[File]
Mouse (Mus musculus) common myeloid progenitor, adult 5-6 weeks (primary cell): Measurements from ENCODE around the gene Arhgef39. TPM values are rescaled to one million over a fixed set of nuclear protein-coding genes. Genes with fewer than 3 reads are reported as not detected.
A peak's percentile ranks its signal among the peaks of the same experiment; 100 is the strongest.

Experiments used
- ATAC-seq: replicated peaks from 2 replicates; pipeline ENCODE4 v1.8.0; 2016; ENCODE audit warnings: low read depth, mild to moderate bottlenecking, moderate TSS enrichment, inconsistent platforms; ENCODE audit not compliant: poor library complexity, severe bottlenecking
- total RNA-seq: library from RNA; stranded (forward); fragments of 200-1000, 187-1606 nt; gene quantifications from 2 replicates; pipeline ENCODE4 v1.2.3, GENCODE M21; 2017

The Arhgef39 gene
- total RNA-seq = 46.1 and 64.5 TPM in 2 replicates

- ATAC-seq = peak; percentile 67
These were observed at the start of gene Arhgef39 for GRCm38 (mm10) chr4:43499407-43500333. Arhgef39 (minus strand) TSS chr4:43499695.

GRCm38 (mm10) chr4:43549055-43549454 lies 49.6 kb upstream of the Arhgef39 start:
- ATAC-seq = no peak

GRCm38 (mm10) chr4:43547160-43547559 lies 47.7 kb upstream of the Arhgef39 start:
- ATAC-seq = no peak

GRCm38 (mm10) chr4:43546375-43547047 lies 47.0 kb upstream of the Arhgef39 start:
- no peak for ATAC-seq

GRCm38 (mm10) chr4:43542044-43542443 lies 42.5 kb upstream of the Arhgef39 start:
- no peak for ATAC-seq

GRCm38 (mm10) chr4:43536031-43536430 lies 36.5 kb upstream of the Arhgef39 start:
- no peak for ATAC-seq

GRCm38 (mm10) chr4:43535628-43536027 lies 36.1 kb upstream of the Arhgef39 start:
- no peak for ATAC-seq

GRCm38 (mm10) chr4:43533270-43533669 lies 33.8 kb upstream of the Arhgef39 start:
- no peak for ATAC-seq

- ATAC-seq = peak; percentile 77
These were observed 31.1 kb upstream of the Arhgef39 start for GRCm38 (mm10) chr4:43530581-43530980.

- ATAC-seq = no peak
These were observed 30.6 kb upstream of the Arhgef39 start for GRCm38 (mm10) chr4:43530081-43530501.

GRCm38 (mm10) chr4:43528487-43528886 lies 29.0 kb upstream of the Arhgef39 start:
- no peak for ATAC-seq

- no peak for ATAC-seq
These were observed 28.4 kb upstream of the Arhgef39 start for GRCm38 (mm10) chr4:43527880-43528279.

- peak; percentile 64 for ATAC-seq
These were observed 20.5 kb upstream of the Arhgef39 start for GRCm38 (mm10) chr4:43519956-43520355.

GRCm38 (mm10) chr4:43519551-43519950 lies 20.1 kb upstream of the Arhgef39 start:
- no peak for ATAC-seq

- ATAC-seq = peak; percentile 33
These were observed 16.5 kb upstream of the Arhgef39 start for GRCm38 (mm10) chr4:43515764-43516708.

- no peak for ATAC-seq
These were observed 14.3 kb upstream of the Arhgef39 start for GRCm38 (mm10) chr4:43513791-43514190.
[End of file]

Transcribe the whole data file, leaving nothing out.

Mouse (Mus musculus) common myeloid progenitor, adult 5-6 weeks (primary cell): Measurements from ENCODE around the gene Arhgef39. TPM values are rescaled to one million over a fixed set of nuclear protein-coding genes. Genes with fewer than 3 reads are reported as not detected.
A peak's percentile ranks its signal among the peaks of the same experiment; 100 is the strongest.

Experiments used
- ATAC-seq: replicated peaks from 2 replicates; pipeline ENCODE4 v1.8.0; 2016; ENCODE audit warnings: low read depth, mild to moderate bottlenecking, moderate TSS enrichment, inconsistent platforms; ENCODE audit not compliant: poor library complexity, severe bottlenecking
- total RNA-seq: library from RNA; stranded (forward); fragments of 200-1000, 187-1606 nt; gene quantifications from 2 replicates; pipeline ENCODE4 v1.2.3, GENCODE M21; 2017

The Arhgef39 gene
- total RNA-seq = 46.1 and 64.5 TPM in 2 replicates

- ATAC-seq = peak; percentile 67
These were observed at the start of gene Arhgef39 for GRCm38 (mm10) chr4:43499407-43500333. Arhgef39 (minus strand) TSS chr4:43499695.

GRCm38 (mm10) chr4:43549055-43549454 lies 49.6 kb upstream of the Arhgef39 start:
- ATAC-seq = no peak

GRCm38 (mm10) chr4:43547160-43547559 lies 47.7 kb upstream of the Arhgef39 start:
- ATAC-seq = no peak

GRCm38 (mm10) chr4:43546375-43547047 lies 47.0 kb upstream of the Arhgef39 start:
- no peak for ATAC-seq

GRCm38 (mm10) chr4:43542044-43542443 lies 42.5 kb upstream of the Arhgef39 start:
- no peak for ATAC-seq

GRCm38 (mm10) chr4:43536031-43536430 lies 36.5 kb upstream of the Arhgef39 start:
- no peak for ATAC-seq

GRCm38 (mm10) chr4:43535628-43536027 lies 36.1 kb upstream of the Arhgef39 start:
- no peak for ATAC-seq

GRCm38 (mm10) chr4:43533270-43533669 lies 33.8 kb upstream of the Arhgef39 start:
- no peak for ATAC-seq

- ATAC-seq = peak; percentile 77
These were observed 31.1 kb upstream of the Arhgef39 start for GRCm38 (mm10) chr4:43530581-43530980.

- ATAC-seq = no peak
These were observed 30.6 kb upstream of the Arhgef39 start for GRCm38 (mm10) chr4:43530081-43530501.

GRCm38 (mm10) chr4:43528487-43528886 lies 29.0 kb upstream of the Arhgef39 start:
- no peak for ATAC-seq

- no peak for ATAC-seq
These were observed 28.4 kb upstream of the Arhgef39 start for GRCm38 (mm10) chr4:43527880-43528279.

- peak; percentile 64 for ATAC-seq
These were observed 20.5 kb upstream of the Arhgef39 start for GRCm38 (mm10) chr4:43519956-43520355.

GRCm38 (mm10) chr4:43519551-43519950 lies 20.1 kb upstream of the Arhgef39 start:
- no peak for ATAC-seq

- ATAC-seq = peak; percentile 33
These were observed 16.5 kb upstream of the Arhgef39 start for GRCm38 (mm10) chr4:43515764-43516708.

- no peak for ATAC-seq
These were observed 14.3 kb upstream of the Arhgef39 start for GRCm38 (mm10) chr4:43513791-43514190.